Tuesday, January 11, 2011

Photographing Works of Art: Light

Guest Author: Carl Shortt, Jr.
Shortt leading a past ASK workshop. 
There are a number of reasons why an artist would want quality photographs of their works of art. Among them are: inventory record, post cards and invitations, web page and blog, and to use for contest or event entry purposes.

With just a little preparation and understanding of photographic processes, an artist can learn to take perfectly good photos of their work.

The purpose of this multi-part article is to talk about some of the key elements to consider in an artist’s quest to capture quality photos of their art pieces.

In my experience, most artists do not achieve their photographic goals because they didn’t understand some of the fundamental elements needed for success. What is needed? LIGHT but not just any light. Photography means "writing with light." Writing with light suggest that there are certain required light qualities. Light has a number of properties including quantity, color, direction, and quality.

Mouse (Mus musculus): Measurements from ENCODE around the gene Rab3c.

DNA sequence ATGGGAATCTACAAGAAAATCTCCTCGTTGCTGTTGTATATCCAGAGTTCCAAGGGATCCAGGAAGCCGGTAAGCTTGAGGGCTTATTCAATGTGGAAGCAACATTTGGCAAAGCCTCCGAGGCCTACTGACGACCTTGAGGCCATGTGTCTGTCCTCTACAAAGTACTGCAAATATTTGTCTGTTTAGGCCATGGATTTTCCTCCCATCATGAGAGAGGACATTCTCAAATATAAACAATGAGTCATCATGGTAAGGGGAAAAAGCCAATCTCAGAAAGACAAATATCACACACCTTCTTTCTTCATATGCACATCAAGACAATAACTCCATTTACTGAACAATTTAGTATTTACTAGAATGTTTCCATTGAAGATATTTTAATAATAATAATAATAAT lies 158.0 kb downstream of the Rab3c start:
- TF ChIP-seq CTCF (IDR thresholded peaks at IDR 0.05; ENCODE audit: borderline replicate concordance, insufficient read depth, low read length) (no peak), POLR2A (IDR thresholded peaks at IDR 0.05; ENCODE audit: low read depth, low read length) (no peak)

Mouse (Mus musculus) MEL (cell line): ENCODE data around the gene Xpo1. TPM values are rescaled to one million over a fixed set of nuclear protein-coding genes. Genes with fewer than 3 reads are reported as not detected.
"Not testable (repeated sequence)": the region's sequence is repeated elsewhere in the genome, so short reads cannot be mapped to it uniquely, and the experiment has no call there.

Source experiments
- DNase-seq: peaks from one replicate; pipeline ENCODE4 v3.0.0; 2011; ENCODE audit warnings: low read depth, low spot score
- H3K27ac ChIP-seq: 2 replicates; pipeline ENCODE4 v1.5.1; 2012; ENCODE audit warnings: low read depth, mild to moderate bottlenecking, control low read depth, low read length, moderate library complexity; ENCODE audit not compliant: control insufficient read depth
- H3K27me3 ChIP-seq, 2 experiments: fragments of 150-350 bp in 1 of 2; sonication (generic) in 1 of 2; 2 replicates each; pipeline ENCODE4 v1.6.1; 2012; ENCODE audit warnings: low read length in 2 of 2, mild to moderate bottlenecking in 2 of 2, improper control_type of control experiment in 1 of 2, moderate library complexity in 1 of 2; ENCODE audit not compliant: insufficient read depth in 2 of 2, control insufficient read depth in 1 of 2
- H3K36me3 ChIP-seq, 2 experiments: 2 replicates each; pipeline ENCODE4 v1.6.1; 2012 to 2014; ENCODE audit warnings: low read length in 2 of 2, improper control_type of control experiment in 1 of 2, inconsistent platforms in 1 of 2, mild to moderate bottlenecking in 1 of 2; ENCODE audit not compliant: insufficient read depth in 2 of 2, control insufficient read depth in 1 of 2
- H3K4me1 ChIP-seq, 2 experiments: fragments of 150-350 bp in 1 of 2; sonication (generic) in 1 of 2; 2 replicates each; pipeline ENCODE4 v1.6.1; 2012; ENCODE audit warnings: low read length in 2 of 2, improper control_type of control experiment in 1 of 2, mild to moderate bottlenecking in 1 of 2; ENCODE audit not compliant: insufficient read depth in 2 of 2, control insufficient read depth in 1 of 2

Quantity of light isn’t really much of a factor with today’s digital cameras. For smaller scale art work, two clip light bases from the hardware store and two daylight balanced CFL [compact fluorescent light] bulbs are enough light to use in a darkened room. I mentioned darkened room because the CFL bulbs are really not all that bright when compared with sunlight or bright halogen bulbs that might be used in the same space. So, eliminate all of the “other” light you can. Next time I will discuss the other three light properties and show examples of the good, the bad and the ugly.

Shortt is leading the next Artist Survival Kit workshop, "Oh, Snap! Documenting Your Work in Photos," on February 5 at the Oklahoma City Community College Art Department. Prior to the workshop, time slots will be available for artists to sign up to have their work photographed. More details can be found here:  www.ArtistSurvivalKit.org

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